. . .

Fwd to 2009...

. . .

XLterrestrials participate at a tactical media workshop organized by Claudio F., who comes from a backround of pirate media in Berlusconi-land, and is one of the contributors of the Globale, Berlin’s pioneering doc fest—grassroots, collectively-run, anti-globalization focused, serious and uncompromising!

The theme is “Becoming Media” (part 2, a follow-up from the festival panel). It’s a lot of old school Indymedia contributors and various media makers, like the members of AK Kraak (one of Berlin’s longest running video activist collectives), all grappling with the new media environments.

We suggest taking a cue from the new language of the climate change activists mixed with that of the rising hacker culture, that is essentially the new tactical media: it’s time to change the operating system!

For our 10-minute slot, we screen a sharp agitprop trailer for the Climate Summit coming up in Copenhagen called PUT THE FUN BETWEEN YOUR LEGS, juxtaposed with a trailer for the TRANSFORMERS (2?) the latest Spielberg-Michael Bay-Bruckheimer “war porn” blocksucker for kids. The first clip has just over 2,000 hits on YouTube; the latter, 23 MILLION.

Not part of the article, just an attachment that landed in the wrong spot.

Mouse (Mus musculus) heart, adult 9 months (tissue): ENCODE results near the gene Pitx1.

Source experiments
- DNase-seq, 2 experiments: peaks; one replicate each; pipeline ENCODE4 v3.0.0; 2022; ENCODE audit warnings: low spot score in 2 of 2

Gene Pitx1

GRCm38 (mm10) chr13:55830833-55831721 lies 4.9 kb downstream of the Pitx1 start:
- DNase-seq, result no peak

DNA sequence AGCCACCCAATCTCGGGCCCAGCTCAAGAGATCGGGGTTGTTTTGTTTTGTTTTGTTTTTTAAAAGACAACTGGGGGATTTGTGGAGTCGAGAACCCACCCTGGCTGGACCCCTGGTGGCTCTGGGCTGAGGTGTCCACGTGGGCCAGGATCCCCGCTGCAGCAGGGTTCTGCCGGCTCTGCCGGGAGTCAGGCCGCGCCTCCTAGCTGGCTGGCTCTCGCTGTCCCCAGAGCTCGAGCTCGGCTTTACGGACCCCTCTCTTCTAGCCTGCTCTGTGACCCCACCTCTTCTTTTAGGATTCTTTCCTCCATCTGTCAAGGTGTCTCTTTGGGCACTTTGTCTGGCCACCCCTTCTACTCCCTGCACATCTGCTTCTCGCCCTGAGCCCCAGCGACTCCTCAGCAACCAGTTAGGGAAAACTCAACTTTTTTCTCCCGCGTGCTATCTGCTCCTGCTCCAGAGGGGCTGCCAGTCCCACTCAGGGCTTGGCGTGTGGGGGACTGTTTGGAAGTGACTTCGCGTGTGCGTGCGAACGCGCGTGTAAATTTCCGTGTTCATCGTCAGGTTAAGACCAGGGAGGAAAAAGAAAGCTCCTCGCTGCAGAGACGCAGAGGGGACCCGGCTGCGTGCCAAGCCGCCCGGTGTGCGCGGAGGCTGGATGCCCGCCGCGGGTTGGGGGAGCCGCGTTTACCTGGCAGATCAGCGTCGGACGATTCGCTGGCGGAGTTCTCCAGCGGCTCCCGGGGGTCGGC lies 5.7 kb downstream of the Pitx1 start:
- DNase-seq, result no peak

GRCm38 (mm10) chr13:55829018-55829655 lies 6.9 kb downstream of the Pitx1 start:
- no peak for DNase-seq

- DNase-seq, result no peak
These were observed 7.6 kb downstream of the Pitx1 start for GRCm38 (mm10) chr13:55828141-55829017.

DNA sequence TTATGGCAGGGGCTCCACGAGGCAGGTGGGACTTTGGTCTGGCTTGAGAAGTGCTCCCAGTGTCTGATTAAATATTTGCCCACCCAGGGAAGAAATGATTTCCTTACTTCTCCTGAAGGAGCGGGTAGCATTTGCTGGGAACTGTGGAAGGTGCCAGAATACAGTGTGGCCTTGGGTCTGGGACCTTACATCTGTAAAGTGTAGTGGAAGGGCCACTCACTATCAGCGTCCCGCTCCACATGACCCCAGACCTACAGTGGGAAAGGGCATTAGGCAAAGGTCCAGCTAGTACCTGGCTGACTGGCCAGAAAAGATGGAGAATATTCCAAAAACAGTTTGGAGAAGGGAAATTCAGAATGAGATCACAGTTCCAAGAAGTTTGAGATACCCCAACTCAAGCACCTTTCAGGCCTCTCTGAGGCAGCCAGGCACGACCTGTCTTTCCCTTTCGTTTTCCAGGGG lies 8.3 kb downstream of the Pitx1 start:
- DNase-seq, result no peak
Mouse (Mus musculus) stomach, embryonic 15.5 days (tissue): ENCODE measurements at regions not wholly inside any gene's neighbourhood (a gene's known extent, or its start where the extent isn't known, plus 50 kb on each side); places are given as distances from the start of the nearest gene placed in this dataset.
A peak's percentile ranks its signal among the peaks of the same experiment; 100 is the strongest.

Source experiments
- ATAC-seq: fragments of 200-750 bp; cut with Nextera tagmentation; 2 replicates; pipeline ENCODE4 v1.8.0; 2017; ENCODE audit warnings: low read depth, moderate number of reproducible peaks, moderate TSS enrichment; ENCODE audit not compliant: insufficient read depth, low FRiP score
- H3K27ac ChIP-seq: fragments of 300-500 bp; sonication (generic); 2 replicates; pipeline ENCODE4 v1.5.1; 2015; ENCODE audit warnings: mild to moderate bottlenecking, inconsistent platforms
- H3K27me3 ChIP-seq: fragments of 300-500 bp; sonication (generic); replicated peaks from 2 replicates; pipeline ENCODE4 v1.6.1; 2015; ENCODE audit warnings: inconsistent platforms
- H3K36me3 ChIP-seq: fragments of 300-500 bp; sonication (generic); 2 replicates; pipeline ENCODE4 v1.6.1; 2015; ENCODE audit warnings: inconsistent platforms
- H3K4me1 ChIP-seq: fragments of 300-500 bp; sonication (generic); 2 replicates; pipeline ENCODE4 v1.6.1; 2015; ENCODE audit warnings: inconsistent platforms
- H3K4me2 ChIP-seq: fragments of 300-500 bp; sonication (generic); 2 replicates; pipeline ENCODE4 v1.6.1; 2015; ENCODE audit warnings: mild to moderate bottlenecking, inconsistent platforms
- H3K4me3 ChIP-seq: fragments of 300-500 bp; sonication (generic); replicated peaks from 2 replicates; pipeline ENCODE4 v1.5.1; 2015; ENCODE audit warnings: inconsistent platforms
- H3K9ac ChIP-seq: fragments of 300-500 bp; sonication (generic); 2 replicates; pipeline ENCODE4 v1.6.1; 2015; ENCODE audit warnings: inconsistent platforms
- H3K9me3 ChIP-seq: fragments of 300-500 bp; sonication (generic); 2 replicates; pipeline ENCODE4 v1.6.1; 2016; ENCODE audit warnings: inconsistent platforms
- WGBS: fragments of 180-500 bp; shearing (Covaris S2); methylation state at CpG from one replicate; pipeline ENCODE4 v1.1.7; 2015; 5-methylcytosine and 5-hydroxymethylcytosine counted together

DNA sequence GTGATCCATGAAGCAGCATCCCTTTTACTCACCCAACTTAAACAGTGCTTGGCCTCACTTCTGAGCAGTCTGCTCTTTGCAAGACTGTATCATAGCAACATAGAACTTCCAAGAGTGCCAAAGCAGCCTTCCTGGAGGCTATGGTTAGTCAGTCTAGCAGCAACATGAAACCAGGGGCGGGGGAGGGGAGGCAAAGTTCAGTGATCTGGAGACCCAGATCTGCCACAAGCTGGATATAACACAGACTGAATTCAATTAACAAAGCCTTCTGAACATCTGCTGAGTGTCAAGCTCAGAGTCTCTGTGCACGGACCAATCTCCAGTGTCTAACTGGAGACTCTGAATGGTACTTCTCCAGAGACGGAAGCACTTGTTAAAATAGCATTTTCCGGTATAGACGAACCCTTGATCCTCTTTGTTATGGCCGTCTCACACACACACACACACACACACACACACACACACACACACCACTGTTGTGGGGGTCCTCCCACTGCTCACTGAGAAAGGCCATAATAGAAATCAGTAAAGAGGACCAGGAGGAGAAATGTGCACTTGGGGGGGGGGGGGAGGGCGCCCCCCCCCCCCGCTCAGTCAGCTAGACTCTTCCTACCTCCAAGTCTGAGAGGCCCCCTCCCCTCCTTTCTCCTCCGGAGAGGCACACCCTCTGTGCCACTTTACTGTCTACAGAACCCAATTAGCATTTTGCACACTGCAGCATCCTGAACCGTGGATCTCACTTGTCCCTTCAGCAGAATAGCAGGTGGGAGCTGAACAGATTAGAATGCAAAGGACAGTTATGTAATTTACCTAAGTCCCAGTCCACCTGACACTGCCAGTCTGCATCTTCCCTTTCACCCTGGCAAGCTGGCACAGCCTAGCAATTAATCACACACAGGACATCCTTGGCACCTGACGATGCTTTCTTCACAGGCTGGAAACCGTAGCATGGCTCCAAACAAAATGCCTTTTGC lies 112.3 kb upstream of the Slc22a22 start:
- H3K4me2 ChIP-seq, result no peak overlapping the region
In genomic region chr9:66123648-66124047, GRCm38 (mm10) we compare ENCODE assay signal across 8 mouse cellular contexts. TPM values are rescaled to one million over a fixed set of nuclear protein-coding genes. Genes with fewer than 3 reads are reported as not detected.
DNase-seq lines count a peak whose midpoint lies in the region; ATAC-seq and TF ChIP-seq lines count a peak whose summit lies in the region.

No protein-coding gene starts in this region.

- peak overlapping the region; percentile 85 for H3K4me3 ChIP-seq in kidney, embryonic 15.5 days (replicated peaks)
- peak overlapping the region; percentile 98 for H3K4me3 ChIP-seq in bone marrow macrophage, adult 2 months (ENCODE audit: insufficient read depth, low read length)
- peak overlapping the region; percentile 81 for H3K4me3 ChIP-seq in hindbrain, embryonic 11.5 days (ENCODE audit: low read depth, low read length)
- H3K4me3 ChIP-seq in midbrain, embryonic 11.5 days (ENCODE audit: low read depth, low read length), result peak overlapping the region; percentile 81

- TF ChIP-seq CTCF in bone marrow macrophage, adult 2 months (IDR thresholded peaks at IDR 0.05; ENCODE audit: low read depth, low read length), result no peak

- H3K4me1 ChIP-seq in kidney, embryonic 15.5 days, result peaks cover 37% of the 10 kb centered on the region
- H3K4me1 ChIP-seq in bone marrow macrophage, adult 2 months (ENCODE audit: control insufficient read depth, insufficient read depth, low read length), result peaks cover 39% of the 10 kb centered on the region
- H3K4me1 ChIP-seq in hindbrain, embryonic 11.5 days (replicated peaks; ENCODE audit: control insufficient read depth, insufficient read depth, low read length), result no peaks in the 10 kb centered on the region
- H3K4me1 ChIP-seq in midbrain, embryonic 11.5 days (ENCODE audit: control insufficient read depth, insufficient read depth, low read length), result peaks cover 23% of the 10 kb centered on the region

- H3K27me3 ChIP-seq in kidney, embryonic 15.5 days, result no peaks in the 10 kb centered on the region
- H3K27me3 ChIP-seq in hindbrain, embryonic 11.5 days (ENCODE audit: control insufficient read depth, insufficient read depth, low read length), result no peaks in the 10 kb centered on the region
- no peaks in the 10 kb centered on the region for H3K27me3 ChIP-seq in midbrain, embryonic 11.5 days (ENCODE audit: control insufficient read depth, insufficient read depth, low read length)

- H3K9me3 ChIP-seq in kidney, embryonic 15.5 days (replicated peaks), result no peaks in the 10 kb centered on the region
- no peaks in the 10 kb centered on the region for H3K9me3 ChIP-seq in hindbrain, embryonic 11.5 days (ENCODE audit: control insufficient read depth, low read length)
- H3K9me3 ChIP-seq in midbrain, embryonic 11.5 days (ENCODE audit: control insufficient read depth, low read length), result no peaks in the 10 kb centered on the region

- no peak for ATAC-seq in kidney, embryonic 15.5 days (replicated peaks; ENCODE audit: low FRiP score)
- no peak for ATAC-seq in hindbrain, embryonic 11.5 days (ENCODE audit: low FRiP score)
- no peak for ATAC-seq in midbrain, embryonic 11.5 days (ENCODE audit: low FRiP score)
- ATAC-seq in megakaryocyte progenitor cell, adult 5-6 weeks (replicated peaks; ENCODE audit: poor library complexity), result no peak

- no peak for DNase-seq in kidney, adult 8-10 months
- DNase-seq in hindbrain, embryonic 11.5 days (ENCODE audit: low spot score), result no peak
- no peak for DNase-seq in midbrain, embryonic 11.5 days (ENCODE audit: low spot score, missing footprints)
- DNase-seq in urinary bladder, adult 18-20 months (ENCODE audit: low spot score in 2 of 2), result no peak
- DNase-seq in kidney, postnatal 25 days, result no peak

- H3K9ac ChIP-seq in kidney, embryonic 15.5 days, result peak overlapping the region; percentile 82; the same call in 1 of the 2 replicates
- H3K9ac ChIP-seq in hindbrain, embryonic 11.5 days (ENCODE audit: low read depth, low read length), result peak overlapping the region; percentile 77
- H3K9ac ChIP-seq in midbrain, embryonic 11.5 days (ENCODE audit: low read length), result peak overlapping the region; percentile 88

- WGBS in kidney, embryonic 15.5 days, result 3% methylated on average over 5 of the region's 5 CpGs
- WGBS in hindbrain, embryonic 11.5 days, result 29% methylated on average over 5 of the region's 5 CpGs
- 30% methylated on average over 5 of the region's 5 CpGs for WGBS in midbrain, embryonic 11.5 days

A conversation ensues about the popular slogan of those heydays often attributed to Jello Biafra, “Don’t hate the media, become the media!” And yet, we debate whether now becoming media is “at the root of a mass ‘virtual migration’ that is resulting in a precarious dis-embodiment of information and the absorption of social construction into a climate of cybernetic controls and corporate manipulation.”

We suggest taking a cue from the new language of the climate change activists mixed with that of the rising hacker culture, that is essentially the new tactical media: it’s time to change the operating system!

But alas, the Spectacle upgrades can get far more complicated from there...

. . .

Fwd to 2011...

. . .

We were now developing the CiTiZEN KiNO format as a Media Self-defense Program—a live presentation of media bits to go beyond the mere downloading of the usual hypnotic malware, and to go outside the mainframes + flatscreens of cinematics to a multi-dimensional, interactive platform, creating a friction-full setting for embodied debates, tactical response, and community engagement.